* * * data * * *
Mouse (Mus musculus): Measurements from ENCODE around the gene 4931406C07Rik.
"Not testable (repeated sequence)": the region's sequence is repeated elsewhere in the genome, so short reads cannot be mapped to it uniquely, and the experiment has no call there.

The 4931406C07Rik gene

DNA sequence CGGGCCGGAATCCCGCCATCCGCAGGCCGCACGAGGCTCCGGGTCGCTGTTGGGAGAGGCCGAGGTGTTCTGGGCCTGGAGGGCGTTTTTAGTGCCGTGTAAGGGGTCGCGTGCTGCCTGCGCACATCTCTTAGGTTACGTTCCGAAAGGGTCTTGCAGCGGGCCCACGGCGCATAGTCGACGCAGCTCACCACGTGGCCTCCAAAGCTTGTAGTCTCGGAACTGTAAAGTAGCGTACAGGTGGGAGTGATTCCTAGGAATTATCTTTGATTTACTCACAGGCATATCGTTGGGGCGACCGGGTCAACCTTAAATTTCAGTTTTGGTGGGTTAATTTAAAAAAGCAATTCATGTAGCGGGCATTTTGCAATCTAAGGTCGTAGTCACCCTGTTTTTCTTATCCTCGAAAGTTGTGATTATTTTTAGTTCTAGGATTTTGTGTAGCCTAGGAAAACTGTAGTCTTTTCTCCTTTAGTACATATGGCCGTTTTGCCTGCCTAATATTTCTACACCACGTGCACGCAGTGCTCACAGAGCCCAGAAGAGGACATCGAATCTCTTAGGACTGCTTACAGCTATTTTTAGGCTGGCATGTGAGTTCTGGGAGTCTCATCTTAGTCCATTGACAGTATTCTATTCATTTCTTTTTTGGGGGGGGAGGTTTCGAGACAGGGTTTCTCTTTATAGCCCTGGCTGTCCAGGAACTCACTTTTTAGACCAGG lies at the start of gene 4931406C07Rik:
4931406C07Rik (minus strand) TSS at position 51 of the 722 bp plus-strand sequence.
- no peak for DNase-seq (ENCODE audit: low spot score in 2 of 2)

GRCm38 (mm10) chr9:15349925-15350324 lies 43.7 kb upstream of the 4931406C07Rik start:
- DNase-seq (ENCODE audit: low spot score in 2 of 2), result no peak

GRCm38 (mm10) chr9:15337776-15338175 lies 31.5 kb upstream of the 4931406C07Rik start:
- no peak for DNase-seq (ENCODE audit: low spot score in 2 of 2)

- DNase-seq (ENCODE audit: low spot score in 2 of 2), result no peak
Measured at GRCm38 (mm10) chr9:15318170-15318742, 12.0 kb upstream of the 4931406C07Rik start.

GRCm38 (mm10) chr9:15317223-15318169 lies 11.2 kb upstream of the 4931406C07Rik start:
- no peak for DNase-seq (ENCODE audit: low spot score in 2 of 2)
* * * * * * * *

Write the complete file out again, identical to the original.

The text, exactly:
Mouse (Mus musculus): Measurements from ENCODE around the gene 4931406C07Rik.
"Not testable (repeated sequence)": the region's sequence is repeated elsewhere in the genome, so short reads cannot be mapped to it uniquely, and the experiment has no call there.

The 4931406C07Rik gene

DNA sequence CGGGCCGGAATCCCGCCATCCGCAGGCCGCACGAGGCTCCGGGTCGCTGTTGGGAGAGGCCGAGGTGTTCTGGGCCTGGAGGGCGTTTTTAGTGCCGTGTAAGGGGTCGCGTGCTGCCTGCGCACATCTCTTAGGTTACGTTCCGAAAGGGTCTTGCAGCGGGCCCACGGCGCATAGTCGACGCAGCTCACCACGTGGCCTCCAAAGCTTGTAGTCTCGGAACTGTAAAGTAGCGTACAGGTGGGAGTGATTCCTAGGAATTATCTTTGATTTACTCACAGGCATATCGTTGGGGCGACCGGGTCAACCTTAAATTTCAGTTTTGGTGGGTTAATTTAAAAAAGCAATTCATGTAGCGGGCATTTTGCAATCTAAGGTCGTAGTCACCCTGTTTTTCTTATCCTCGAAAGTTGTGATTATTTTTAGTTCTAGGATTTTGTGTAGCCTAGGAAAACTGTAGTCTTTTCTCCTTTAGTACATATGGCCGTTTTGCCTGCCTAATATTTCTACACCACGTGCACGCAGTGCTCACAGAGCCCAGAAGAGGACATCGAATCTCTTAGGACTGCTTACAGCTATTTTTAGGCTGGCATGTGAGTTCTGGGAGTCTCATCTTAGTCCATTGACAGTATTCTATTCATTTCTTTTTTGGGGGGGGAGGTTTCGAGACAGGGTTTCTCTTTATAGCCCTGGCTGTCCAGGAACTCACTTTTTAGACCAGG lies at the start of gene 4931406C07Rik:
4931406C07Rik (minus strand) TSS at position 51 of the 722 bp plus-strand sequence.
- no peak for DNase-seq (ENCODE audit: low spot score in 2 of 2)

GRCm38 (mm10) chr9:15349925-15350324 lies 43.7 kb upstream of the 4931406C07Rik start:
- DNase-seq (ENCODE audit: low spot score in 2 of 2), result no peak

GRCm38 (mm10) chr9:15337776-15338175 lies 31.5 kb upstream of the 4931406C07Rik start:
- no peak for DNase-seq (ENCODE audit: low spot score in 2 of 2)

- DNase-seq (ENCODE audit: low spot score in 2 of 2), result no peak
Measured at GRCm38 (mm10) chr9:15318170-15318742, 12.0 kb upstream of the 4931406C07Rik start.

GRCm38 (mm10) chr9:15317223-15318169 lies 11.2 kb upstream of the 4931406C07Rik start:
- no peak for DNase-seq (ENCODE audit: low spot score in 2 of 2)